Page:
|This month's mag also included an article about the Neighbourhood watch scheme,
which can be found here.|
|A TASTE OF THE PAST
At the time of writing, we are suffering from bitterly cold weather, which makes most
of us think lovingly of piping hot hearty stews. My personal favourite winter warmer is
oxtail. I love picking the bones clean – the meat is so sweet and falls off the bone
The following recipe is translated from an 18th century French cookery book. It is
easily the finest dish of oxtail I have ever eaten, and there’s no messing about browning
the tails in fat.
QUEUE DE BOEUF EN MATELOTTE
(or Oxtail, Sailor’s Wife Fashion)
Take an oxtail which you have cut in pieces and trim off excess fat. Blanch it by
immersing it in boiling water. Bring the water back to the boil, then drain the
oxtail and refresh it in cold water. Return the oxtail to the pan, cover it with
stock and simmer until half -cooked, without any seasoning. [About 1.1/2 hours in a
slow oven.] When it is half cooked, make a roux with a little butter & a tablespoon
of flour. Moistened this roux with some of the stock in which you have cooked the
oxtail. Put in the pieces of the oxtail, with enough of the stock/roux mixture to
Blanch and skin 12 whole onions or 24 baby onions. Add them to the pot. Put in 1/2
pint of red wine, a bunch of parsley, Welsh or large spring onions, a clove of garlic,
a bay leaf, a little thyme, some basil, 2 cloves, salt, pepper. Cook gently until the
oxtail & the onions are cooked. [About 1.1/2 hours more in a slow oven.] Remove the
oxtail & the baby onions & reserve. Strain the liquid & leave to cool. Skim the fat
off carefully. [There won’t be much.]
Next day, reheat oxtail and onions in the sauce. Dish up the oxtail with the onions
around and keep warm. Add to the sauce 2 finely chopped fillets of anchovy and reduce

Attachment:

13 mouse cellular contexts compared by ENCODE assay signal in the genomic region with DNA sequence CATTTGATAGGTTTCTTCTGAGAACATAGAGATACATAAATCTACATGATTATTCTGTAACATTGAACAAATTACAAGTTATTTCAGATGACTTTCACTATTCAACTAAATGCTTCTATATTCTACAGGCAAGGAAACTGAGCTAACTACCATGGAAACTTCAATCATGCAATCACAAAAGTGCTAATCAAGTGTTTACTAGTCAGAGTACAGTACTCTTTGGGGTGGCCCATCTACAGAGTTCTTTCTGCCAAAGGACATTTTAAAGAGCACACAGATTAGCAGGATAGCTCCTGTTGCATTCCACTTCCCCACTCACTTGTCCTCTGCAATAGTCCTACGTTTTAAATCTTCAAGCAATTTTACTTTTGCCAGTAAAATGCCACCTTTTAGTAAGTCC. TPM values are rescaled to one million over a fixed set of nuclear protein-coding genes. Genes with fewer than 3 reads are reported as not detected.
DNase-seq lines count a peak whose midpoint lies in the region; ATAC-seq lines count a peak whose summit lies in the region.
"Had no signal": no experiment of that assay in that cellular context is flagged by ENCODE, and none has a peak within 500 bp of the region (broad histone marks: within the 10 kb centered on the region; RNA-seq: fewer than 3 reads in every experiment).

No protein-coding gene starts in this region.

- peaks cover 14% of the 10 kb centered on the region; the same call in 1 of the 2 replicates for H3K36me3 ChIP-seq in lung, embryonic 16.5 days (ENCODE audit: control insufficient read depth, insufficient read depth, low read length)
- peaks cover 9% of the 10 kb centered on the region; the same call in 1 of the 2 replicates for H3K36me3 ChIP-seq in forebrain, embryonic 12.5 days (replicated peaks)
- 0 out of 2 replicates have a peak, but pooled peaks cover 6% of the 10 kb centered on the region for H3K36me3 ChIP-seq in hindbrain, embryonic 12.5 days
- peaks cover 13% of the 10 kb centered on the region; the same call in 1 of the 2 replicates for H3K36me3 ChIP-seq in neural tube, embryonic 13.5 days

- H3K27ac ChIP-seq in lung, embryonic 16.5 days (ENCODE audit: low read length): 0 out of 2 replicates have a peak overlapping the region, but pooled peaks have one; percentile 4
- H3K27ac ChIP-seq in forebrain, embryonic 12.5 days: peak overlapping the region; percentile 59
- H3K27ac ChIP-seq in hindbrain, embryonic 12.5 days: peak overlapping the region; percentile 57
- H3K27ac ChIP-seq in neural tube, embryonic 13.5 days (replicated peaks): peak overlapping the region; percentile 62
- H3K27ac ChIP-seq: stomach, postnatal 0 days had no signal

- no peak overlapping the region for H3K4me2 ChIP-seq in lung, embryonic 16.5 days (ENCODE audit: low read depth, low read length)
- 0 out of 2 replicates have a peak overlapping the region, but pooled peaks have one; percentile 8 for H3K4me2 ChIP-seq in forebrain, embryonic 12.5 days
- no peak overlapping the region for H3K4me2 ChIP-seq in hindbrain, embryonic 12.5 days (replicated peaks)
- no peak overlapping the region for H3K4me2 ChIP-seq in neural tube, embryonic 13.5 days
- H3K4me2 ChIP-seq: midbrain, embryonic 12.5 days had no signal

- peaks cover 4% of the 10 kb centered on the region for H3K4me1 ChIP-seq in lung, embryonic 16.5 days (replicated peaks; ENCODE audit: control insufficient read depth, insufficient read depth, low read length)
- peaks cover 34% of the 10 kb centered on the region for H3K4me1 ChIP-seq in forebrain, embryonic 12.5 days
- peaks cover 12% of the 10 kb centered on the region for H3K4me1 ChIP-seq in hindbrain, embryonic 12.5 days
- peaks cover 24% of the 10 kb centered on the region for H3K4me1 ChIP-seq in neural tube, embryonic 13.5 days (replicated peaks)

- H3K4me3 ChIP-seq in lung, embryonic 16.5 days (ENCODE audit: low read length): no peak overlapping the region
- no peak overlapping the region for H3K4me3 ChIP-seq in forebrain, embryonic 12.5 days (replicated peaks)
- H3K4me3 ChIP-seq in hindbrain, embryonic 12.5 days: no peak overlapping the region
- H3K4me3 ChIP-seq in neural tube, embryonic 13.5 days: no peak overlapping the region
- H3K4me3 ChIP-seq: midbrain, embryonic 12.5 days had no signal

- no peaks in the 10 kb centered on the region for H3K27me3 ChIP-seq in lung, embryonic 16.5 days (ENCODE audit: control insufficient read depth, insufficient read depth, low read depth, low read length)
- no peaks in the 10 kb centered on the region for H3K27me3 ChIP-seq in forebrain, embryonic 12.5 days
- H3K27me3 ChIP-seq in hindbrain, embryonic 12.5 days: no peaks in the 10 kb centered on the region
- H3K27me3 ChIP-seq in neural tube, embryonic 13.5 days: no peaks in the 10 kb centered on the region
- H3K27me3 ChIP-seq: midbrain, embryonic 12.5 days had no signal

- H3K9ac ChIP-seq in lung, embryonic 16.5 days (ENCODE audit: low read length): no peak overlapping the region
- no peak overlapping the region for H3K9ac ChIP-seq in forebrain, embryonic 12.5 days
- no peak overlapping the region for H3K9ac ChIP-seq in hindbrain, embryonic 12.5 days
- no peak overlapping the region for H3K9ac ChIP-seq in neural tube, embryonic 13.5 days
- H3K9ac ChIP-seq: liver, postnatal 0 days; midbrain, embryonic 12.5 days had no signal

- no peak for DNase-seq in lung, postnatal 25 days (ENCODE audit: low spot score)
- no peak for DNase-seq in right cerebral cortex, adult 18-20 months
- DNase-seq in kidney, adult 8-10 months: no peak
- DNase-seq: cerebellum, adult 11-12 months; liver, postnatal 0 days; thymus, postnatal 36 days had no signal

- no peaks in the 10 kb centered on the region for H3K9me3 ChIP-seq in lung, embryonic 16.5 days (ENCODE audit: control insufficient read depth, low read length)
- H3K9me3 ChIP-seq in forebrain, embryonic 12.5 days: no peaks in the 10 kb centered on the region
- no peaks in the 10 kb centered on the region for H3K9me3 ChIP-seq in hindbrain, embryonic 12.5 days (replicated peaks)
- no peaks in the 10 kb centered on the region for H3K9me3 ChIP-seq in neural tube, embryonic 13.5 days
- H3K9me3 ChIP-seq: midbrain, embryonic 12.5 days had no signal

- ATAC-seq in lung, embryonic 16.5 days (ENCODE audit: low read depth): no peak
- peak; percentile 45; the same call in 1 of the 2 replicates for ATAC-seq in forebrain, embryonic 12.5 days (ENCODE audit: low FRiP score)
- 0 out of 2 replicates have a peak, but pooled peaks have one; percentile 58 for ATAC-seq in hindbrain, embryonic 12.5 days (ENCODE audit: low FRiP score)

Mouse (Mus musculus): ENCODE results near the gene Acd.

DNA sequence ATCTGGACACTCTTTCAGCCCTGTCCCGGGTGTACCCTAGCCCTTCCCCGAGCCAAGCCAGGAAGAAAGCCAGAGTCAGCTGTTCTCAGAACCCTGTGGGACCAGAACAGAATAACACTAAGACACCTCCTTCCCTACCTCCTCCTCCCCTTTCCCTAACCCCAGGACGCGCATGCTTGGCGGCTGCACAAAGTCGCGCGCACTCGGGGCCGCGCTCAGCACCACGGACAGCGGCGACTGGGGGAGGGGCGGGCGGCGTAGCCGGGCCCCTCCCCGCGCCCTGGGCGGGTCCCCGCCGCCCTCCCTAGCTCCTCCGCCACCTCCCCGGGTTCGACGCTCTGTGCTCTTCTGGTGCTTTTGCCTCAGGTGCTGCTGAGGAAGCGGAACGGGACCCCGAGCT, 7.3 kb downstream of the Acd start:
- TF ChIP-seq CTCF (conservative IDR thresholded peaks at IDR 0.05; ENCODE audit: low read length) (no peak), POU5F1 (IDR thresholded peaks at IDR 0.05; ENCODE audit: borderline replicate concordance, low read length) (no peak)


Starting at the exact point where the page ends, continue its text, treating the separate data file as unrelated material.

it well until you have a small amount of rich sauce. Stir in two good pinches of capers.
Spoon over the meat.
You garnish the dish with pieces of fried bread. Cut out about 8 pieces of bread as
thick as a £1 coin. (Heart-shaped cutters are very elegant) Fry them in butter or oil.
Put over and around the meat just before serving. Spoon reduced sauce overall.
Menon – La cuisiniere bourgeoise. 1756.
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|JMI School News
Here we are at the beginning of a New Year and what a beginning we have to look forward
to. As many of you are aware the school is due to be inspected by OFSTED for three days
beginning January 15th. All staff have worked very hard over the Christmas break in
order to show our school at its best. We look forward to the inspection as a positive
process highlighting areas in which we can improve. It would be fair to say, that as
in all schools we are aware of our shortcomings and priorities to address these.
The autumn term ended on a sad note when we said goodbye to Miss English who had been
with us for more than four years. She left in style by organising a group of children
to play the hand bells at the Christingle Service. We wish her well in her new school and
look forward to seeing her in the not too distant future.
All children took part in Productions that were enjoyed by all who attended the